What goes up must come down. It’s the Vegas way.
In a town that traces its beginnings to the dawn of the 20th century — and has gone through incarnations as a railroad town, the gateway to Boulder (now Hoover) Dam and home to wild Western gambling halls, classy "carpet joints" and today’s high-rise, high-style megaresorts — it’s hardly surprising that Las Vegas fixtures turn over faster than a flip of a card or roll of the dice.
Little wonder, then, that the town’s focus always has been on the latest and greatest, leaving the stupendous sights of yesteryear languishing in the shadows — if those sites manage to survive at all.
More often, Las Vegas landmarks of all stripes don’t survive to crumble before our eyes; they’re blasted to smithereens, replaced by newer, shinier updates designed to catch the eyes — and the cash — of the millions who crowd the Strip every year, hoping Lady Luck will smile on them.
But those of us whose Las Vegas stays extend decades, not days, observe the ever-changing skyline — and recall past attractions, persistent ghosts that materialize whenever a reminder of what used to be surfaces once again, as in these few random pages from the Vegas scrapbook of our minds. Here’s looking at you, kids — and thanks for the memories.
We all know how explosively exciting Las Vegas can be. And, as if compelled to demonstrate that fact, some of Las Vegas’ most storied edifices have gone out in successive blazes of glory. In addition to the Desert Inn, the Sands (the fabled "Place in the Sun" that served as Rat Pack central) bit the desert dust where The Venetian now stands. The oasis known as the Dunes made way for the Bellagio. Other destructo-Vegas casualties range from the sparkling Stardust and the no-longer-a-Landmark to the Frontier, the Hacienda, the Silver Slipper, Castaways, Slots-a-Fun and, on Boulder Highway, that bowling mecca known as the Showboat.
Once upon a time, in the fabulous ’50s, Las Vegas celebrated the Atomic Age — and its proximity to the Nevada Test Site, where Cold War-era bomb blasts triggered viewing parties and related celebrations of America’s nuclear prowess. More space-age fallout: out-of-this-world edifices that resembled flying saucers, including the towering Landmark (which invading Martians blasted in 1996’s "Mars Attacks!") and the Las Vegas Convention Center’s signature rotunda, replaced by a hardly blastoff-worthy exhibit hall.
Remember Quark’s Bar at the Las Vegas Hilton’s Star Trek: The Experience? The Sky Screamer at the MGM Grand Adventures? How about the MGM’s walk-through "Wizard of Oz" attraction? Wet ‘n Wild, which spent 20 seasons on the Strip cooling off summer visitors with the Lazy River, Surf Lagoon, Raging Rapids and Der Stuka’s plunging 76-foot slide? They’re all gone, along with such fellow casualties as Luxor’s simulated Nile Cruise, Excalibur’s Jester’s Stage, Cranberry World, Caesars Palace’s Magical Empire (alias Caesars Tragical Empire) — and Fremont Street before the Experience.
The Dunes’ 35-foot sultan stood tall for three decades until he lost his head (and the rest of him) in a 1985 fire. Aladdin’s lamp sparkled until the casino became Planet Hollywood; the Silver Slipper’s namesake footwear twirled above the casino until its 1988 shutdown. At least the lamp and the slipper survive as part of the neon signs on display along Las Vegas Boulevard North, which is more than we can say for Treasure Island’s Long-Gone-Silver marquee; in a spectacular "Yo ho" no-no, the casino sent its grinning buccaneer skull to Davy Jones’ Locker — just before the first "Pirates of the Caribbean" movie made pirates boffo box office once again.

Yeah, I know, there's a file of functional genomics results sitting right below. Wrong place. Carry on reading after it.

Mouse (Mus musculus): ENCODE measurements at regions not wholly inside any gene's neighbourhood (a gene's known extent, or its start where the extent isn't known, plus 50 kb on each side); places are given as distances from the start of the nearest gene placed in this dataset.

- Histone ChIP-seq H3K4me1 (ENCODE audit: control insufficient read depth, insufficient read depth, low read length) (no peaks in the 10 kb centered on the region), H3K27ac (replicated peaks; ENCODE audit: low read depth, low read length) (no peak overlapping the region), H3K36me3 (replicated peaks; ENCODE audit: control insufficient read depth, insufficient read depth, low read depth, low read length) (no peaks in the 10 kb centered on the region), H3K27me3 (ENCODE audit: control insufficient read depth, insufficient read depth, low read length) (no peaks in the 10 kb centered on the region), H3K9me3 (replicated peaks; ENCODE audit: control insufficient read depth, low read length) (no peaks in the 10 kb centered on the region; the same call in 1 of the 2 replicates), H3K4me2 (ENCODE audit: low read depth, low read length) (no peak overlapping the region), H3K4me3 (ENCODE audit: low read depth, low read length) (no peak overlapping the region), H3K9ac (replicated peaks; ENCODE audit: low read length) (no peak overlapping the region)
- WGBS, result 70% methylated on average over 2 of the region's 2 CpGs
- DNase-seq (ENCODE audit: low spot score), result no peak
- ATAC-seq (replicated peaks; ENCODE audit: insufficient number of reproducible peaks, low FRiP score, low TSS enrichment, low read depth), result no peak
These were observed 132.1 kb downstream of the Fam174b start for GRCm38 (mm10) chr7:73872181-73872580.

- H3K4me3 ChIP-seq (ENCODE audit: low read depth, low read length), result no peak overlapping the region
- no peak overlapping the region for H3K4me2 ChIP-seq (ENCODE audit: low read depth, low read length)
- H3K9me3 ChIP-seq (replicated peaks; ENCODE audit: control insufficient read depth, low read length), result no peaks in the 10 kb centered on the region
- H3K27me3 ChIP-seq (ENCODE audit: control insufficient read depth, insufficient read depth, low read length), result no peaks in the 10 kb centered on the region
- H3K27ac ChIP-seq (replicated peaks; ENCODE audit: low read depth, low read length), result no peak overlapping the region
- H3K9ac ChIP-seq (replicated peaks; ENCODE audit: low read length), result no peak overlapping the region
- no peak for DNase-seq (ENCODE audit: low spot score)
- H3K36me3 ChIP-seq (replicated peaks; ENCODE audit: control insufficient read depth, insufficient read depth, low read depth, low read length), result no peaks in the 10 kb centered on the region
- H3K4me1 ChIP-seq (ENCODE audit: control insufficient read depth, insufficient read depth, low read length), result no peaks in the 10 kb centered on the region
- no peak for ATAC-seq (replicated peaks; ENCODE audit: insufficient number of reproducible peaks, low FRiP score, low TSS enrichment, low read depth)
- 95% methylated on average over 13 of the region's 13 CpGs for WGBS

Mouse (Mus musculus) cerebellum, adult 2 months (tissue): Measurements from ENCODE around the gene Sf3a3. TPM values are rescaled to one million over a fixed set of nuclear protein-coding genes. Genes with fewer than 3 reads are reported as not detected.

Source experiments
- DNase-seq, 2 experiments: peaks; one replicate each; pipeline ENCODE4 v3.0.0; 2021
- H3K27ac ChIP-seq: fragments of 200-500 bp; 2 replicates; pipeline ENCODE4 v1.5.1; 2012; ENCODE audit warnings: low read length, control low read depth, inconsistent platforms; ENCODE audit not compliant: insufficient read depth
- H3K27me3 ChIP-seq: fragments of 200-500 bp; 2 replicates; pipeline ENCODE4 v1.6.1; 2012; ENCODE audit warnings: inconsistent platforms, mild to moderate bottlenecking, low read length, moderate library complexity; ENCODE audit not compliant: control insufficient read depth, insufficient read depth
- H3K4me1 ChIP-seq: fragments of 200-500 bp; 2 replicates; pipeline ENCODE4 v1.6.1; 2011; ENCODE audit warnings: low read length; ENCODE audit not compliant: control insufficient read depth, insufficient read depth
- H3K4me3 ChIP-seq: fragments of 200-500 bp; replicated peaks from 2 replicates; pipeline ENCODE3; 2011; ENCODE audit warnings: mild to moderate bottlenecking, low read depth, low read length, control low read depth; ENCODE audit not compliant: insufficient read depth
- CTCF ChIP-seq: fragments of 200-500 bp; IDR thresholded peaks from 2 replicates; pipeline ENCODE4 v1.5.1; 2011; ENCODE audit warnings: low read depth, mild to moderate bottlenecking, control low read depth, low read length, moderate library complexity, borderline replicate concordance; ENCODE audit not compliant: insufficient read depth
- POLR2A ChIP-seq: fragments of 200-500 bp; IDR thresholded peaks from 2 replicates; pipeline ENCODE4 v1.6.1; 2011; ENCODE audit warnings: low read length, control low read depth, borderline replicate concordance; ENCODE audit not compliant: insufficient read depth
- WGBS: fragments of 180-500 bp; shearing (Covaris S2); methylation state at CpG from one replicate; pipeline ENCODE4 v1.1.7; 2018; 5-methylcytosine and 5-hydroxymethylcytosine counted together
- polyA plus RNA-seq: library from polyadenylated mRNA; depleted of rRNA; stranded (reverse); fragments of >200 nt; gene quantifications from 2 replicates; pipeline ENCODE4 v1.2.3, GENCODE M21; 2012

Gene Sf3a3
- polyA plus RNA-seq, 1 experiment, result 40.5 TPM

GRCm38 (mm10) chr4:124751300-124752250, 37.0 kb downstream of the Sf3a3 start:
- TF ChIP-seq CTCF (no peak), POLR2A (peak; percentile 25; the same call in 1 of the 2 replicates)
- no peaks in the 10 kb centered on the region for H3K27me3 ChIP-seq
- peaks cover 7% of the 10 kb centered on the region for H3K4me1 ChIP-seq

From old domes (the Cinerama Dome on Maryland Parkway and Caesars Palace’s domed Omnimax) to those newfangled multiplexes — the original 11-screen Red Rock on West Charleston, one of the first multiscreen theaters in the U.S. — Las Vegas has plenty of gone-but-not-forgotten movie palaces, downtown’s El Portal and the streamline Huntridge among them. We also mourn the loss of the very first in-casino theater: the Gold Coast Twin. But there’s one theater we miss even more: the clubby theater at the old MGM Grand (now Bally’s sports book), where you could watch more stars than there are in heaven (Cary Grant! Judy Garland!) in surroundings as classy as the movies themselves.
The Liberace Museum’s 31-year run proved almost as legendary as its musical namesake. When it closed last year, the piano palace joined a variety of institutions, some more cultural than others. At one end of the spectrum: The Venetian’s two Guggenheim museums and the Las Vegas Art Museum. At the other: Elvis-A-Rama. Somewhere in between: Debbie Reynolds’ Hollywood memorabilia bonanza, home to costumes worn by everyone from Judy Garland to Marilyn Monroe.
ONLY IN VEGAS
Oh, for the days when you had to feed real coins into slot machines, hoping to hit so a cascade of same (silver dollars to pennies) would spill forth, making metallic music and announcing your jackpot to fellow gamblers. Or for the days when you could toast the good times from the Top of the Dunes, or the Top of the Landmark, or the Top of the Mint. Feasting on the Green Shack’s fried chicken. Cruising Glitter Gulch — before Fremont Street got Experience. These are a few of our favorite things that may be gone — but remain on permanent deposit in our souvenir Vegas memory bank.